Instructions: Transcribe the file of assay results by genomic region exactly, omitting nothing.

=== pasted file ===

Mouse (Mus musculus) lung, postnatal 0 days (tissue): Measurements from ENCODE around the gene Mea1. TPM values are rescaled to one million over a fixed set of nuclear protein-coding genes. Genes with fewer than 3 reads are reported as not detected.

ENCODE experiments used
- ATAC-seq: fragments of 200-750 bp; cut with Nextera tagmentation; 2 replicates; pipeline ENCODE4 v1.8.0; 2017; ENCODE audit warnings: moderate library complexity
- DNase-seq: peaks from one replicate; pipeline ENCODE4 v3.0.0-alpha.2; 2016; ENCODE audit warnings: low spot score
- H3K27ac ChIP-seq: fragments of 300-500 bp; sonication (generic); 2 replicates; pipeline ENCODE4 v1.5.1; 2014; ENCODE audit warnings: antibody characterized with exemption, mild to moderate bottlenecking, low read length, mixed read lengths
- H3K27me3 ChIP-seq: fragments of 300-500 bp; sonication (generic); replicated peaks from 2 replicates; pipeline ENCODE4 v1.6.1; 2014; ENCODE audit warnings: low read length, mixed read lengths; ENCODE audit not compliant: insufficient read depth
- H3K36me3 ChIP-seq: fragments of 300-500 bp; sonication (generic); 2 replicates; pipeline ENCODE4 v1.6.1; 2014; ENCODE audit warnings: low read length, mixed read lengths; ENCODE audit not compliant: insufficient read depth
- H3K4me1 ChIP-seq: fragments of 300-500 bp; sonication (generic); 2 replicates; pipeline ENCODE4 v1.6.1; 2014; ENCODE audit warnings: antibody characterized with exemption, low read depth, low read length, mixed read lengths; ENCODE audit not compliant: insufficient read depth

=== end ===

Mouse (Mus musculus) lung, postnatal 0 days (tissue): Measurements from ENCODE around the gene Mea1. TPM values are rescaled to one million over a fixed set of nuclear protein-coding genes. Genes with fewer than 3 reads are reported as not detected.

ENCODE experiments used
- ATAC-seq: fragments of 200-750 bp; cut with Nextera tagmentation; 2 replicates; pipeline ENCODE4 v1.8.0; 2017; ENCODE audit warnings: moderate library complexity
- DNase-seq: peaks from one replicate; pipeline ENCODE4 v3.0.0-alpha.2; 2016; ENCODE audit warnings: low spot score
- H3K27ac ChIP-seq: fragments of 300-500 bp; sonication (generic); 2 replicates; pipeline ENCODE4 v1.5.1; 2014; ENCODE audit warnings: antibody characterized with exemption, mild to moderate bottlenecking, low read length, mixed read lengths
- H3K27me3 ChIP-seq: fragments of 300-500 bp; sonication (generic); replicated peaks from 2 replicates; pipeline ENCODE4 v1.6.1; 2014; ENCODE audit warnings: low read length, mixed read lengths; ENCODE audit not compliant: insufficient read depth
- H3K36me3 ChIP-seq: fragments of 300-500 bp; sonication (generic); 2 replicates; pipeline ENCODE4 v1.6.1; 2014; ENCODE audit warnings: low read length, mixed read lengths; ENCODE audit not compliant: insufficient read depth
- H3K4me1 ChIP-seq: fragments of 300-500 bp; sonication (generic); 2 replicates; pipeline ENCODE4 v1.6.1; 2014; ENCODE audit warnings: antibody characterized with exemption, low read depth, low read length, mixed read lengths; ENCODE audit not compliant: insufficient read depth